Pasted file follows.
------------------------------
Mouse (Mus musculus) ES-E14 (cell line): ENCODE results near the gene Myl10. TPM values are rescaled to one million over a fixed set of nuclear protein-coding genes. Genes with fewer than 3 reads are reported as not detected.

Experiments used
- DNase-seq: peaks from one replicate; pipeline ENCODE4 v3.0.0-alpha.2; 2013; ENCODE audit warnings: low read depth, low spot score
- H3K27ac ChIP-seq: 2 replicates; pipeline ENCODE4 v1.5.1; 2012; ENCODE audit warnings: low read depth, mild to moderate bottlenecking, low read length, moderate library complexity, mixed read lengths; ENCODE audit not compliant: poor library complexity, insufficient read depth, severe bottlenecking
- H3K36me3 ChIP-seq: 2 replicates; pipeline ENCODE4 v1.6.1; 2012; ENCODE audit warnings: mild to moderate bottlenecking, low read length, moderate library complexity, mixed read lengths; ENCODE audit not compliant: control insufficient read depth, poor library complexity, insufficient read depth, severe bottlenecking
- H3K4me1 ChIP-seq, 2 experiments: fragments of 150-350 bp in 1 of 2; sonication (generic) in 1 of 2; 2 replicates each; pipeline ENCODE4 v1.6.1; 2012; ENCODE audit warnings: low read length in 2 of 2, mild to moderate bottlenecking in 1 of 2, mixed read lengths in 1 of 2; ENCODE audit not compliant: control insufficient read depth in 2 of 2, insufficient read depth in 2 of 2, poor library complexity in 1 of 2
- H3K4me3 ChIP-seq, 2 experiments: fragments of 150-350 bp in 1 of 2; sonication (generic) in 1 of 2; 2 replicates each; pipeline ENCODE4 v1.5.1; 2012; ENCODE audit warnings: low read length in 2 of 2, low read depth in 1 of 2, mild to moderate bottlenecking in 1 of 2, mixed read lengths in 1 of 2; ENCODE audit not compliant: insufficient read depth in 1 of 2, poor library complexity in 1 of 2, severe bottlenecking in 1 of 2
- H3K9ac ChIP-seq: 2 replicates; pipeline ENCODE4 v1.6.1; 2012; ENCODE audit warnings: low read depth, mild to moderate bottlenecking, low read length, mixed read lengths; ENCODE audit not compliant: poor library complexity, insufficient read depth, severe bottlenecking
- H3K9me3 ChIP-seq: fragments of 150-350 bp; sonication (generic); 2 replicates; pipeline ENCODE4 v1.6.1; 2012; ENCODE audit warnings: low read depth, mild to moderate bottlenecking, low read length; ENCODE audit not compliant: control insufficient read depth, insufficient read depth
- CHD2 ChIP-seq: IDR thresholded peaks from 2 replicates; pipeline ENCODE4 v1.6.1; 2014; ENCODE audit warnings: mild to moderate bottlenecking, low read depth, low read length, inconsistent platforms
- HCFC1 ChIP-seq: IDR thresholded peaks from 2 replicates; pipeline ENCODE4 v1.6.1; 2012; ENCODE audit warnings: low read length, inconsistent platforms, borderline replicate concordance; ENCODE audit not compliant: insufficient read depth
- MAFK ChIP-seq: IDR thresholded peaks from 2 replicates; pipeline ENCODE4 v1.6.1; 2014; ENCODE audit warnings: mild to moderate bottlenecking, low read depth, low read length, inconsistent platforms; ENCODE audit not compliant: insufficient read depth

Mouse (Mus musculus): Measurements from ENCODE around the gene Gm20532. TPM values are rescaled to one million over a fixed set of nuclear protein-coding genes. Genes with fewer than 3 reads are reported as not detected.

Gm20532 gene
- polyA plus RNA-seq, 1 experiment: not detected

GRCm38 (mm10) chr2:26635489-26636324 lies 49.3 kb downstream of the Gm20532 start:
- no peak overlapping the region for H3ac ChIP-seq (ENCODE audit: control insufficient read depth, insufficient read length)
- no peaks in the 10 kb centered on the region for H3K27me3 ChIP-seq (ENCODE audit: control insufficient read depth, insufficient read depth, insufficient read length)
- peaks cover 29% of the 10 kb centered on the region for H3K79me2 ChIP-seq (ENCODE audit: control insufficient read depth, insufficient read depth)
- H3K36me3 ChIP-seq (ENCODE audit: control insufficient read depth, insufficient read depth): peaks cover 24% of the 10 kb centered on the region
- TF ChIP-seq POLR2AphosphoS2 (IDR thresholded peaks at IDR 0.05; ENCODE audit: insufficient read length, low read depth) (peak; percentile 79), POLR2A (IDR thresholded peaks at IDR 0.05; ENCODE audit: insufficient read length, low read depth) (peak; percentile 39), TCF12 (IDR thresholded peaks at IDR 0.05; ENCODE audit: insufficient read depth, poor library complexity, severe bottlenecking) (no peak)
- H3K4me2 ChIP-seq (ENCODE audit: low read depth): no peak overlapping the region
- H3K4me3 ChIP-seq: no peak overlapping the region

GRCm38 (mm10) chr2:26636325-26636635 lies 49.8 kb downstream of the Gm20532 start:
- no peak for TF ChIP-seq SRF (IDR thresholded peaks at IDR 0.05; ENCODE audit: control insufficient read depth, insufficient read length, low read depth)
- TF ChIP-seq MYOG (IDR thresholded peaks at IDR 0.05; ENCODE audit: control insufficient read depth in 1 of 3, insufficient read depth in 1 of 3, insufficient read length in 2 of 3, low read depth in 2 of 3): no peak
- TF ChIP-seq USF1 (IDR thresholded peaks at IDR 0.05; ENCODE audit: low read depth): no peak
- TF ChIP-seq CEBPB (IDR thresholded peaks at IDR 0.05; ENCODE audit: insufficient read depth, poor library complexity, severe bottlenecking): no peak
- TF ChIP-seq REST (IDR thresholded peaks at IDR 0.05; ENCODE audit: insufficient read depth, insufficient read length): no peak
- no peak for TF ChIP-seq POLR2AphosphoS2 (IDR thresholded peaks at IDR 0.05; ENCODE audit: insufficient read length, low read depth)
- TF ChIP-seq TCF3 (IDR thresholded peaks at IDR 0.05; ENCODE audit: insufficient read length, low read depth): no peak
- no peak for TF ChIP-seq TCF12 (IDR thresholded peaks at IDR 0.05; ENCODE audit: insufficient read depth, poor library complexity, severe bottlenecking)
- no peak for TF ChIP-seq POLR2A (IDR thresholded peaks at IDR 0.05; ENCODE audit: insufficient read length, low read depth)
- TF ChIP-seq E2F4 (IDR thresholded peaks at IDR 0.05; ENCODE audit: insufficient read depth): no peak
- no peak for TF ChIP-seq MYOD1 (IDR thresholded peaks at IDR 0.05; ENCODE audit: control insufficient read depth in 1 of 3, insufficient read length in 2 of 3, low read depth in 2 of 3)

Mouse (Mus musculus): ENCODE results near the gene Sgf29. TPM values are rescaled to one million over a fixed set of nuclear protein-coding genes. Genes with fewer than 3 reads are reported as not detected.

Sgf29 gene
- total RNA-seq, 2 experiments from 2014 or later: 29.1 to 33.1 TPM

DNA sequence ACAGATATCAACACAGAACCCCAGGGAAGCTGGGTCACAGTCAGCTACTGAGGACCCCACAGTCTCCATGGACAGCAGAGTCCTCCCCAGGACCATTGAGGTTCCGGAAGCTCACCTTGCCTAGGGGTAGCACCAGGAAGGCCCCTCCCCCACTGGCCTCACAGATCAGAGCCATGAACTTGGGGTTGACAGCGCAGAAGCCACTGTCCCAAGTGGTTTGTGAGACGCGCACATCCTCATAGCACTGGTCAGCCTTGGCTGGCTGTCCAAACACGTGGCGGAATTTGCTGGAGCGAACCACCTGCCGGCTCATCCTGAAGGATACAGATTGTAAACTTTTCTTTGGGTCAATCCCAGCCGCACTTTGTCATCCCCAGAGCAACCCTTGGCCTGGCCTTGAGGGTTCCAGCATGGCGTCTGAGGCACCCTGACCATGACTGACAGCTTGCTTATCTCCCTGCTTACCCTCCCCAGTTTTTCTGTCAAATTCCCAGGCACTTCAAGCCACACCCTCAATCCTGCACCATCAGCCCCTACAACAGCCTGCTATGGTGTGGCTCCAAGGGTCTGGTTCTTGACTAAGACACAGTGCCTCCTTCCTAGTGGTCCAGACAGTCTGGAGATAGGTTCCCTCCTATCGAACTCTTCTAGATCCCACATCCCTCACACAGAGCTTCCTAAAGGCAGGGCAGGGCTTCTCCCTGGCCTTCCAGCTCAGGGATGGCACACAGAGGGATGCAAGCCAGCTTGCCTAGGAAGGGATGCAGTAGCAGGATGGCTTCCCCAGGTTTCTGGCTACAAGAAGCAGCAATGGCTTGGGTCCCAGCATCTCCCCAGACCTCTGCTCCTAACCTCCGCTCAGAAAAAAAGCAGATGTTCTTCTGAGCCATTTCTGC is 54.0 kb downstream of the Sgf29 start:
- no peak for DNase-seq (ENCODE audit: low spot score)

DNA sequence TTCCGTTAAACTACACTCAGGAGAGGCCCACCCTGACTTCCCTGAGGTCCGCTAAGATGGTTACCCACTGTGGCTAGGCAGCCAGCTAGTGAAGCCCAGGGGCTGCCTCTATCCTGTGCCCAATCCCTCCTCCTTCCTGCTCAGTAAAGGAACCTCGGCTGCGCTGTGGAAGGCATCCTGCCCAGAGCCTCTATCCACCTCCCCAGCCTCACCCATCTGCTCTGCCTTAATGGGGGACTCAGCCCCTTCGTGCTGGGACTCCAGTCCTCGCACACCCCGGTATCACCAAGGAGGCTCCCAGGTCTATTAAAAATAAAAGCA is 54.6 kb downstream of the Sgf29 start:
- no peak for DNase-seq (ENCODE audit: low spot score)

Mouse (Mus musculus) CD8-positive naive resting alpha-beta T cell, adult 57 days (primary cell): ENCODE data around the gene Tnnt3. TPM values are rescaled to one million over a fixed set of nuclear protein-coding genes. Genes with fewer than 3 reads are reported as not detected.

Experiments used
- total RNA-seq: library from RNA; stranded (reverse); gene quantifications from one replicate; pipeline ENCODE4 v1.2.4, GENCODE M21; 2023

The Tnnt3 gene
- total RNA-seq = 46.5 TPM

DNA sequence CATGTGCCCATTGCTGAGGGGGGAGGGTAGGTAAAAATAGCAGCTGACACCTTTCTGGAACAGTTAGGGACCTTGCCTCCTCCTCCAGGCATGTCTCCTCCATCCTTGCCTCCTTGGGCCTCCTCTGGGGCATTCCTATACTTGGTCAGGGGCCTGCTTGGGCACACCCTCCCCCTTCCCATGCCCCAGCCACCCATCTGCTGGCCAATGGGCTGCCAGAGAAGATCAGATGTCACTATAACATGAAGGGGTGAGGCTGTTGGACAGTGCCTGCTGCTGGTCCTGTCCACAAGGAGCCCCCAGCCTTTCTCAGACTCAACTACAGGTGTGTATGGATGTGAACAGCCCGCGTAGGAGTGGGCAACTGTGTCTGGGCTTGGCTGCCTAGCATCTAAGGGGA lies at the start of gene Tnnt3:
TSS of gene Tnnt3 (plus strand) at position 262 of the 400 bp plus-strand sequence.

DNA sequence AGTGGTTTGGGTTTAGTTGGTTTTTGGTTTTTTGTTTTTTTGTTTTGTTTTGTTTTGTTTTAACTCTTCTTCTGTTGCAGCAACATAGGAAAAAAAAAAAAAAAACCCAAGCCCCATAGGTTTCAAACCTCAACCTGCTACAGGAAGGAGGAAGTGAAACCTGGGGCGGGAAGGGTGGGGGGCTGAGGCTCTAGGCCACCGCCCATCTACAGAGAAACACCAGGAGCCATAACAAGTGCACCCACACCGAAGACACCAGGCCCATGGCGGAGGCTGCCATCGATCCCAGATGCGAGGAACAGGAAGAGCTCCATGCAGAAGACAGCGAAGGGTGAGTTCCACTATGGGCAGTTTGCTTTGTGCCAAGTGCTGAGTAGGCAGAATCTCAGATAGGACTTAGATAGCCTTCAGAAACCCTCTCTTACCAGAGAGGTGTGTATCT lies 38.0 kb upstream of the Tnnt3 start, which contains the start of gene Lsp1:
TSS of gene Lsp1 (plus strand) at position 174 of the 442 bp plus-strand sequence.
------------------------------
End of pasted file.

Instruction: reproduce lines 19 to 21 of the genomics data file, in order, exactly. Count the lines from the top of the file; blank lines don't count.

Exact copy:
- peaks cover 29% of the 10 kb centered on the region for H3K79me2 ChIP-seq (ENCODE audit: control insufficient read depth, insufficient read depth)
- H3K36me3 ChIP-seq (ENCODE audit: control insufficient read depth, insufficient read depth): peaks cover 24% of the 10 kb centered on the region
- TF ChIP-seq POLR2AphosphoS2 (IDR thresholded peaks at IDR 0.05; ENCODE audit: insufficient read length, low read depth) (peak; percentile 79), POLR2A (IDR thresholded peaks at IDR 0.05; ENCODE audit: insufficient read length, low read depth) (peak; percentile 39), TCF12 (IDR thresholded peaks at IDR 0.05; ENCODE audit: insufficient read depth, poor library complexity, severe bottlenecking) (no peak)